An indication of having reached this 50% level of discharge is provided when your digital voltmeter, usually located in an electrical control panel, indicates that stored battery energy has dropped to 12.1V when ‘at rest’ – when there are no appliances drawing current and no charging input (see the chart).
By comparison, the voltage of a lithium battery remains relatively constant as it discharges, and can be discharged to 20% capacity. Lithium batteries also recharge much more quickly than AGM batteries, and have a lifespan of over 1500 recharging cycles (and considerably more if kept to a 50% discharge limit rather than 80%).
As noted, lithium batteries maintain a more constant voltage output over their discharge period, so a simple voltage measurement won't provide too much information relating to the battery’s overall state of charge. The SoC meters used with lithium batteries use a Coulomb Counting algorithm, measuring current flow in and out of the battery and displaying the result as a percentage SoC.This measurement does not rely on the battery being ‘at rest’ to provide an SoC estimate.
In the Real World…
All the above is good in theory, but where does it leave us when the rubber hits the road - or the thongs hit the sand at our favourite off-grid camping location?
The AGM batteries in our van are now over four years old, which is getting towards their more senior years.
When camped in the one location for three days last Spring I regularly checked our voltmeter readings before sunrise each morning, with the batteries being recharged from only a 150W rooftop solar panel the previous day. The main load drawing energy from the batteries was the fridge, but we were also using the water pump, LED lights and TV screen at night. After the first night our voltmeter read 12.4V and after the second night 12.3V, but after the third night it was just 12.1V.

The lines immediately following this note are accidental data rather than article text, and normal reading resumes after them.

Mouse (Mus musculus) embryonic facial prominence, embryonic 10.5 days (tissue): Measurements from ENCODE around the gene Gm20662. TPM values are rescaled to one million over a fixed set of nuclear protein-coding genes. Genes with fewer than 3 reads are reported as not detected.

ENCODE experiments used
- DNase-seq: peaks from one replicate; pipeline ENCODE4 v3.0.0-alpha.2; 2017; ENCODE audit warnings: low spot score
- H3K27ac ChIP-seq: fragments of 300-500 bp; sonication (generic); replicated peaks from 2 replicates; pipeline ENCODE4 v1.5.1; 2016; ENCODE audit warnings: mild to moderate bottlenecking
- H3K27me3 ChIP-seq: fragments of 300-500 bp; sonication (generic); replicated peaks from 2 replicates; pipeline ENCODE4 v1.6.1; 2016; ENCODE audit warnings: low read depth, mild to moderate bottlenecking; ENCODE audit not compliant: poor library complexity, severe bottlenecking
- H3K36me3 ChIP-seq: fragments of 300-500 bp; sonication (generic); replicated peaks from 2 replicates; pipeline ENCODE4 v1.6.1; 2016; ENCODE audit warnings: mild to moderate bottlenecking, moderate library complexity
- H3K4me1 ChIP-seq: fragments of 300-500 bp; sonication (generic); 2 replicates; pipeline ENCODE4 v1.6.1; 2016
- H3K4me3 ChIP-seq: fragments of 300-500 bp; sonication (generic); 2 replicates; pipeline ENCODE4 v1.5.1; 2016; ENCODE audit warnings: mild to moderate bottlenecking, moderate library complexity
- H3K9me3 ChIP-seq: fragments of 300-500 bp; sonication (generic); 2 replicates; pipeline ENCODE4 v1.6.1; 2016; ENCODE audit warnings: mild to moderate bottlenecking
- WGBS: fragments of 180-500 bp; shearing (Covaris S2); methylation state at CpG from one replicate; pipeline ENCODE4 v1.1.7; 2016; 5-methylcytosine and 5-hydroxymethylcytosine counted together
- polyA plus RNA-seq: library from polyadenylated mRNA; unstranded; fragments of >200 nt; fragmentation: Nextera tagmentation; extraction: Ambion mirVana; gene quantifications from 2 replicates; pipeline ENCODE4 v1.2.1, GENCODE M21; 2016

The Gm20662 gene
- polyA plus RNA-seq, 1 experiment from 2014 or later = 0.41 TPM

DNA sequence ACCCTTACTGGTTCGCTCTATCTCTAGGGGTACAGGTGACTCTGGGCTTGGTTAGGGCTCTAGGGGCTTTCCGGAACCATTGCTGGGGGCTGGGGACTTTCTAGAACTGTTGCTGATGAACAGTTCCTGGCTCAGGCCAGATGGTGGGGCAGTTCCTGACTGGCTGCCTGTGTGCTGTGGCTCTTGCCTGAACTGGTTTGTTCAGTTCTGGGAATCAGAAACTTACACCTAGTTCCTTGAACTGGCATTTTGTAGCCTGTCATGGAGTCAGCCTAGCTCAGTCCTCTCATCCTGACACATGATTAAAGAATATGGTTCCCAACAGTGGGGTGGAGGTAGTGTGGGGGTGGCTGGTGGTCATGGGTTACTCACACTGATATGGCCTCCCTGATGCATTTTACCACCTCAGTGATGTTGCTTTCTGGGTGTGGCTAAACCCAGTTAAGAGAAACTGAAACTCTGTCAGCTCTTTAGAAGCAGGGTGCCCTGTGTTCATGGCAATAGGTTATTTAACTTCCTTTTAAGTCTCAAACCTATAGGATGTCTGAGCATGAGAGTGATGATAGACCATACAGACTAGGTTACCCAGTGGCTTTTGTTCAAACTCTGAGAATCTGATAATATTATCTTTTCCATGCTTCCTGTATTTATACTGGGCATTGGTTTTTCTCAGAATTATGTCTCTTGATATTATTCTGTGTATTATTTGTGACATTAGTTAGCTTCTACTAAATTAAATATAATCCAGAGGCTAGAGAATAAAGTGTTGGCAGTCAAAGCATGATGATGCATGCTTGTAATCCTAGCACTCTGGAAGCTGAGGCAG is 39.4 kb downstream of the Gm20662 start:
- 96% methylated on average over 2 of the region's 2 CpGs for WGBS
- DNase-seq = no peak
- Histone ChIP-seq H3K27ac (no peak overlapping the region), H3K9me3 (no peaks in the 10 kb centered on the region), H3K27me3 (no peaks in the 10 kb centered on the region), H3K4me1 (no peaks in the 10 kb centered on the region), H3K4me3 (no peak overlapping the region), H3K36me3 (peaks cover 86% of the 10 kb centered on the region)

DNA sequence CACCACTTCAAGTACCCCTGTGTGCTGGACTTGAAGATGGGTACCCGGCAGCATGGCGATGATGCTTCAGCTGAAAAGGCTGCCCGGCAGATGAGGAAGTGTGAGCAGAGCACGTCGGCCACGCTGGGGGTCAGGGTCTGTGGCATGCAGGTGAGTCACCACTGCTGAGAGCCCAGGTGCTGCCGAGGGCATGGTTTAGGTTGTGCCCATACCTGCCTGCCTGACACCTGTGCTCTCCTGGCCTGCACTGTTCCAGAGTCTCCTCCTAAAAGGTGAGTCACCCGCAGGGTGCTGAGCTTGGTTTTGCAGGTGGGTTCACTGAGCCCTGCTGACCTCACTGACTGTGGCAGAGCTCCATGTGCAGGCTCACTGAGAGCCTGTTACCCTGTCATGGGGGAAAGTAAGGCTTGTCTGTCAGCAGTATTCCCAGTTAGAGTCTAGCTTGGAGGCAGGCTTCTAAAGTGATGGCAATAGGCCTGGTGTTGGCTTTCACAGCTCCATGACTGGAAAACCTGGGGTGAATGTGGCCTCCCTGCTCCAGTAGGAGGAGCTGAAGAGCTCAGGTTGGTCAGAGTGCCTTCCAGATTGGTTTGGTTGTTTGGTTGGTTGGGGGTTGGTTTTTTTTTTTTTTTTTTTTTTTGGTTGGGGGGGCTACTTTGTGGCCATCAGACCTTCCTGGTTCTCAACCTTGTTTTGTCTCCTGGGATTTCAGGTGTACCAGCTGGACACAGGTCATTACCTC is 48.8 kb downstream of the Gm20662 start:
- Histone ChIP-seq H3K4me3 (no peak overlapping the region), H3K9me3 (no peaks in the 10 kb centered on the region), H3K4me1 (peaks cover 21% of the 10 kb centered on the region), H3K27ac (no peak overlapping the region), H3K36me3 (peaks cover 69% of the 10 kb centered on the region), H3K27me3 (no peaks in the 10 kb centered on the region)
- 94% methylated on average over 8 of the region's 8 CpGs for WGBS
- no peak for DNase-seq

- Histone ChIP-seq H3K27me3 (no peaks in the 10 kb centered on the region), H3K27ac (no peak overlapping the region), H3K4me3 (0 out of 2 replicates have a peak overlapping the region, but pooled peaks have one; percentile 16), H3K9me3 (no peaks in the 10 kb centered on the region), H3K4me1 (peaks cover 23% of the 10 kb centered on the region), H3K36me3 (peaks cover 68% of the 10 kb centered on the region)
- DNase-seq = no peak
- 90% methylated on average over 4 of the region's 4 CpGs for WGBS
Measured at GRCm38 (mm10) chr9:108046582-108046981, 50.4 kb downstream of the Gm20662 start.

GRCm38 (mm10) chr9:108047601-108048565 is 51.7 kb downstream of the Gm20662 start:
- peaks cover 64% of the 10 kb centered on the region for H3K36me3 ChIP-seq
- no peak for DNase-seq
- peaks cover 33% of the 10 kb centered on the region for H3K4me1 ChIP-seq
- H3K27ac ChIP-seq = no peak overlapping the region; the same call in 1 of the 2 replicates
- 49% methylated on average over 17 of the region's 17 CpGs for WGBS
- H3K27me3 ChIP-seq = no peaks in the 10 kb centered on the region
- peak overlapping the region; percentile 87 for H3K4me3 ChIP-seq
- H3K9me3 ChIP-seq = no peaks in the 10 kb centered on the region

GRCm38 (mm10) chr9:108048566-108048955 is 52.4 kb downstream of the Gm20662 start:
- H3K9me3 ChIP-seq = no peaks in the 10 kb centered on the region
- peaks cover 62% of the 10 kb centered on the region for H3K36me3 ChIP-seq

Back when the batteries were new the voltmeter rarely dropped below 12.5 V when under load at night. Remember that these figures aren’t true SoC – turning the fridge off will immediately jump the voltage reading up from 12.3 to 12.5 V. The SoC after solar recharging and a few hours ‘rest’ is still 12.8V.
I am okay with that, given it is unusual for us to stay in the same unpowered site for more than a couple of nights. Once we start the van up to move on, the alternator feeds current into the batteries at a much higher rate than the solar panel.
Back home, when our batteries are fully charged, the solar panel is in full sun and there are no appliances running, our voltmeter reads between 13.2 and 13.7 volts during the day, depending on the time of day, angle of the sun, etc. This reading can be up to 14.6V if the batteries are recharging from a low level of charge. Before sunrise the reading is 12.8V.
Would we be better off with Lithium batteries? I guess it would be comforting to see the voltmeter sitting on a steady 13V every night when we have all our appliances running. And, more importantly, knowing that the batteries would be charged in two hours the next day rather than eight hours. But in reality, that wouldn't be keeping the fridge any colder, or making the lights too much brighter. Not for the first couple of days at least!
In the not too distant future, once we start to see our battery voltage regularly dipping down to 12.1V when under load and our maximum SoC sitting at around 12.3 V, then we will be looking at a lithium upgrade. Or, if I was planning on a long trip without too many nights in powered sites, I might be prompted to dig deep into the wallet to pull out the lithium cash. But that would only be after some careful research, because there are lithium batteries and lithium batteries. In the meantime, our AGM batteries are doing all that we need.
Next time we’ll look at appliance power consumption and the impact of appliances on battery storage and recharging capacity. Don’t miss it!